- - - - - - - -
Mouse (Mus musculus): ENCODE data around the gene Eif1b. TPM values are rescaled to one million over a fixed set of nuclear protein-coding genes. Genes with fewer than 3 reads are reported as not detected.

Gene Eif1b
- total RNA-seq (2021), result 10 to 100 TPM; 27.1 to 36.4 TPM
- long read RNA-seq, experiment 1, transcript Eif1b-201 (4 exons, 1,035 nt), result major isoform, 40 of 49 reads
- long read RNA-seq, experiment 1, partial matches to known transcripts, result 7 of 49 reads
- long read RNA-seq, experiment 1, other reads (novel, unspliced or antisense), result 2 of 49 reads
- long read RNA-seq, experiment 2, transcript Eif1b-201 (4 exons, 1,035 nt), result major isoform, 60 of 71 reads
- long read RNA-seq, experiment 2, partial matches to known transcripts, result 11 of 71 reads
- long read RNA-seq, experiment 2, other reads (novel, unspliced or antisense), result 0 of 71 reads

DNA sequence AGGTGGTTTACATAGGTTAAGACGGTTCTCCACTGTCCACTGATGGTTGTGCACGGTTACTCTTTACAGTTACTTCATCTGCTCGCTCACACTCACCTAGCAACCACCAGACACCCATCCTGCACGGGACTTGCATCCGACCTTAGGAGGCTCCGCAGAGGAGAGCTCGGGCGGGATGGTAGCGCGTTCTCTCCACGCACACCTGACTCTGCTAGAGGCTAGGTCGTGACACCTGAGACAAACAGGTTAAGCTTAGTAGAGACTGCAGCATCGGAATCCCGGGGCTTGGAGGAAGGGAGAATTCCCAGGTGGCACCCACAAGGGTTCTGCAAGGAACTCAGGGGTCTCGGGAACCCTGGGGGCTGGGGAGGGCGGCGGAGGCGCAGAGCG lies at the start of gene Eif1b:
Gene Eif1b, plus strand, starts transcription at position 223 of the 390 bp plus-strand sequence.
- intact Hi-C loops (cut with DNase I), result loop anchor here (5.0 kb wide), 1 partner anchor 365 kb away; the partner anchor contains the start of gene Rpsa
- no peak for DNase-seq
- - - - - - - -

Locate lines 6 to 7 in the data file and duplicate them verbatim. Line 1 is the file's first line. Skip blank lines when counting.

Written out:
- long read RNA-seq, experiment 1, other reads (novel, unspliced or antisense), result 2 of 49 reads
- long read RNA-seq, experiment 2, transcript Eif1b-201 (4 exons, 1,035 nt), result major isoform, 60 of 71 reads